Sacramento Roofing: Article About Composite Roofing
When considering a home's exterior, every surface has a part to play. The siding of the home is like the skin of the body, the doors and windows are like the eyes and mouth, and the roof is like the skull, which is responsible for protecting the brain, the most important part of all. Like the top of a person's head, a roof gets a lot of abuse from the environment, and things like wind, debris and sun can wreck havoc on the surface. Sacramento roofing companies can install a new type of roofing, called composite roofing, which can better protect the home.
It's not always easy to describe a composite roof, since it can be made of different things. As the name implies, composite roofs have shingles made of several materials that are blended and compressed together. Some common materials include wood, plastic, fiberglass, recycled paper and polyester. Whatever materials are used are bonded together by laminates or resins and often covered in asphalt to help protect the shingles from UV rays and water.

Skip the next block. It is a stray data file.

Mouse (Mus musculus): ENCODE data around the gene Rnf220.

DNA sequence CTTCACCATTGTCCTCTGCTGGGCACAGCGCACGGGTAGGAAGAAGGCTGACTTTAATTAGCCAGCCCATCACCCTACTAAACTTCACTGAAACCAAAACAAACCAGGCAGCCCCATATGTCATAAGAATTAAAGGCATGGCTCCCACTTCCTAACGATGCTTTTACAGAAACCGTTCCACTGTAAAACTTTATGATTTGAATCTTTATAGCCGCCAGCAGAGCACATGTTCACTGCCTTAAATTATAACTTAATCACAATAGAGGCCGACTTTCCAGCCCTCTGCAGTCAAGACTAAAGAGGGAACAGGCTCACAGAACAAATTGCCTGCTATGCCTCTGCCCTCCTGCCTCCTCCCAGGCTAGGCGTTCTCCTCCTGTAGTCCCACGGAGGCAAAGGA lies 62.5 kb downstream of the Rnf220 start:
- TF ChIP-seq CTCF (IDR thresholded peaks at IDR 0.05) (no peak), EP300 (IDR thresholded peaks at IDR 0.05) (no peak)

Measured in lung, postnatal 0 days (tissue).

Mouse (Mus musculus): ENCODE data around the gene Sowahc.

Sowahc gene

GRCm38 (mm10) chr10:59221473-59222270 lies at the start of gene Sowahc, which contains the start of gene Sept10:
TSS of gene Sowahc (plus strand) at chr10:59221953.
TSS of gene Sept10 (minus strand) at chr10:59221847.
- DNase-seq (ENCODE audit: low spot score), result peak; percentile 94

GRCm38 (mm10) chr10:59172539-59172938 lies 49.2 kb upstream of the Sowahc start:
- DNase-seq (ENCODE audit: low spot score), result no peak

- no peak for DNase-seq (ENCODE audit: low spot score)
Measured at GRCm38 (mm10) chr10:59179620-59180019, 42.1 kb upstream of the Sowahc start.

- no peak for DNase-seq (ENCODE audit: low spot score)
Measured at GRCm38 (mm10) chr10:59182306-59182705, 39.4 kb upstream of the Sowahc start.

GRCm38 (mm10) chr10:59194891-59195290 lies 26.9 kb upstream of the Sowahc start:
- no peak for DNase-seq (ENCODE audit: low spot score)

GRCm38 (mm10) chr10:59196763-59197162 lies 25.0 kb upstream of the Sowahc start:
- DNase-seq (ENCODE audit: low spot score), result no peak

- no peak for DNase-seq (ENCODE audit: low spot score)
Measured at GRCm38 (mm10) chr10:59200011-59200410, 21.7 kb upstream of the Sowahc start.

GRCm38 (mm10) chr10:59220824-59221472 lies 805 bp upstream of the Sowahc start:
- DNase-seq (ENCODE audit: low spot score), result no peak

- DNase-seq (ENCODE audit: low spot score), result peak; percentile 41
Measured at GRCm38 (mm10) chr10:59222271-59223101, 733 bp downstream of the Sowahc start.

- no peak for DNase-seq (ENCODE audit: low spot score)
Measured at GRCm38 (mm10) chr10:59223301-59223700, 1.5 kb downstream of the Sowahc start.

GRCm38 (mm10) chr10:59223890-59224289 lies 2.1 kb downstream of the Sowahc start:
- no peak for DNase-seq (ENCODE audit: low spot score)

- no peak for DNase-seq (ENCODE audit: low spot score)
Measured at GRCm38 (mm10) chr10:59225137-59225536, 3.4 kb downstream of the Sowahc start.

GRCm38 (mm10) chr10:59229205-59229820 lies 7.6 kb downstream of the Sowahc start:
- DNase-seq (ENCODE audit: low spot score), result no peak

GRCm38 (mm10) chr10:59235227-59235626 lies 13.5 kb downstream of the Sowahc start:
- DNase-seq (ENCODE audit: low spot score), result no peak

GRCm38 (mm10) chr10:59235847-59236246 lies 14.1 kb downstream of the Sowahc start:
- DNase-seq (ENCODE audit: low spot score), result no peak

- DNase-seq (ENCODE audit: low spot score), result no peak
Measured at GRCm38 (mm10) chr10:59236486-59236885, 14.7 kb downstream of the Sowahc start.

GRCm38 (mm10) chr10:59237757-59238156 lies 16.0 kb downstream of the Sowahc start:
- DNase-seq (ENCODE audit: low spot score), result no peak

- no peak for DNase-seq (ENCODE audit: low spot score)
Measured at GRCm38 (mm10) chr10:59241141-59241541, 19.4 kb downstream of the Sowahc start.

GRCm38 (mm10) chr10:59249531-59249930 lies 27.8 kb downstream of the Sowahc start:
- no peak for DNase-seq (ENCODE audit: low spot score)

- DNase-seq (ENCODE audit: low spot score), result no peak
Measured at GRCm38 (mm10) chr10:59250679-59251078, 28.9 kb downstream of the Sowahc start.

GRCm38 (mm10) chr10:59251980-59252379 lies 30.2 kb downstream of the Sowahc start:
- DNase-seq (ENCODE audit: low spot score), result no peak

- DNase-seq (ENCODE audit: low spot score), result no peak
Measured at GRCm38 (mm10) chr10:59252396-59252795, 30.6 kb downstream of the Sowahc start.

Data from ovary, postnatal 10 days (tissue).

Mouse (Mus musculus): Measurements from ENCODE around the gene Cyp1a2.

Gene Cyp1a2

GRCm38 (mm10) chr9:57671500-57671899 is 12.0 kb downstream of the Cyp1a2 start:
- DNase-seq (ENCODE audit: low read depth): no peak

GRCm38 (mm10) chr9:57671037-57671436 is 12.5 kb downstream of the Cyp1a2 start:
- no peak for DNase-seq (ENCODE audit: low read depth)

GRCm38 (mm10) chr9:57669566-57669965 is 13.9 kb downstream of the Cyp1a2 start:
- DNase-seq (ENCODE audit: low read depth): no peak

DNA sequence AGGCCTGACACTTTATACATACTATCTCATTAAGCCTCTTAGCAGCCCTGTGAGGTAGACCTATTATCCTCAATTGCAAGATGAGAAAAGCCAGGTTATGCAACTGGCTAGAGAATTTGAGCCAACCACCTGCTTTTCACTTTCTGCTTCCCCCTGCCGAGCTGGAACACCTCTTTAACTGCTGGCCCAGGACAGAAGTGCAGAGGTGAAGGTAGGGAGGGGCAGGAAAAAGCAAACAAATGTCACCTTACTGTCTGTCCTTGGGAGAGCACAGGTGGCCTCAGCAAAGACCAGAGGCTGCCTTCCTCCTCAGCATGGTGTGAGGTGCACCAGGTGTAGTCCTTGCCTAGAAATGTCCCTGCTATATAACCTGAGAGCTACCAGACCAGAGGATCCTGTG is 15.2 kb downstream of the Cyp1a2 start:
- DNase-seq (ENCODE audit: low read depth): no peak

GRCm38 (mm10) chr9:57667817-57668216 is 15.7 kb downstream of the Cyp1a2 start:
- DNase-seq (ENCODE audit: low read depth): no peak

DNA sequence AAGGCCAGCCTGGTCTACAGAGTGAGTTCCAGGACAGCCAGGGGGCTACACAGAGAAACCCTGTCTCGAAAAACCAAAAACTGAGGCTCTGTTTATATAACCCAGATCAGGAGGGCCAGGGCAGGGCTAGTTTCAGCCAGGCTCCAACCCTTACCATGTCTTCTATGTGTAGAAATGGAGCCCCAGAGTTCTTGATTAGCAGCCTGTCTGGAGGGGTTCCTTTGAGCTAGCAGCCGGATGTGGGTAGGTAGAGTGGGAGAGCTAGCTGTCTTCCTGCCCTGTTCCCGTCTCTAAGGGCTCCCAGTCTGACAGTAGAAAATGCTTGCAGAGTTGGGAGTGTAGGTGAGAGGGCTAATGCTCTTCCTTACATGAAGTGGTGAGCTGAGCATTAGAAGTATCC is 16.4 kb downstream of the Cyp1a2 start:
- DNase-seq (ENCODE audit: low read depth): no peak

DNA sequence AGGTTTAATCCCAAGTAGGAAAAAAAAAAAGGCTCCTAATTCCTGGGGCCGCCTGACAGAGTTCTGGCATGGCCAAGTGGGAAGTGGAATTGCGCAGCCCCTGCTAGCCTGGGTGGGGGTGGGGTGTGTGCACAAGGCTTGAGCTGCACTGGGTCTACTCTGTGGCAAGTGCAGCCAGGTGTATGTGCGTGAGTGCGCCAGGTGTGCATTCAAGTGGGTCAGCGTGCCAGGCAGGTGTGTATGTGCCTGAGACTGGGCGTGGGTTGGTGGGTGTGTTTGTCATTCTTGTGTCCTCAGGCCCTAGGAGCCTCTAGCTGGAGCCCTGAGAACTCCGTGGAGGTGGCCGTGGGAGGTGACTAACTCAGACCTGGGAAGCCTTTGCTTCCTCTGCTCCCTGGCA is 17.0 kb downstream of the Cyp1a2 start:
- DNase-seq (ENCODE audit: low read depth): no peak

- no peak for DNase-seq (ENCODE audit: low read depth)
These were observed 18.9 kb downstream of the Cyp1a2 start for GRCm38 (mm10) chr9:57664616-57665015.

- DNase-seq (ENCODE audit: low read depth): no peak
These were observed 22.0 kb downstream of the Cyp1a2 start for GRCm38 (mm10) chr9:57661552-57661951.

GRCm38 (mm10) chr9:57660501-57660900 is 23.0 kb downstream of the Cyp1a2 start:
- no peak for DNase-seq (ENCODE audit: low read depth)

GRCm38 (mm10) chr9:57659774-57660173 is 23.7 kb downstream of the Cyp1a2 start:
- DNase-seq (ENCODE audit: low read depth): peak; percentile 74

When looking at composite roofs, most homeowners cannot tell the difference between these and other roofing types. These roofs typically come in the shape of a long rectangle with notches. These notches overlap and interlock, which makes installation easy.
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However, when these are installed, the shingles give the look of shakes, and depending on style and color, they can also be made to look like other roofs, too.
In some ways, many homeowners prefer a composite roof over other roofing materials, even though these roofs aren't as well known or have a reputation like some traditional materials. In most cases, a composite roof will last well over 50 years, and some manufacturers offers a lifetime guarantee for their products.
Composite roofs are tested for wind and hurricanes, too; they can stand up to winds as high as 100 miles per hour. They are also tested against fire and not only lower the risk of fire but help stop the spread of fire as well. Homeowners also find that utility bills are lower both in the winter and summer, and even without insulation or ventilation, light colored composite roofs can help stop the absorption of heat. Depending on the location, these roofs can also be built to be resistant to algae, salt air, snow and hurricane like conditions.
Homeowners interested in learning more about composite roofing should contact a local roofing contractor to see if this type of roofing can be installed.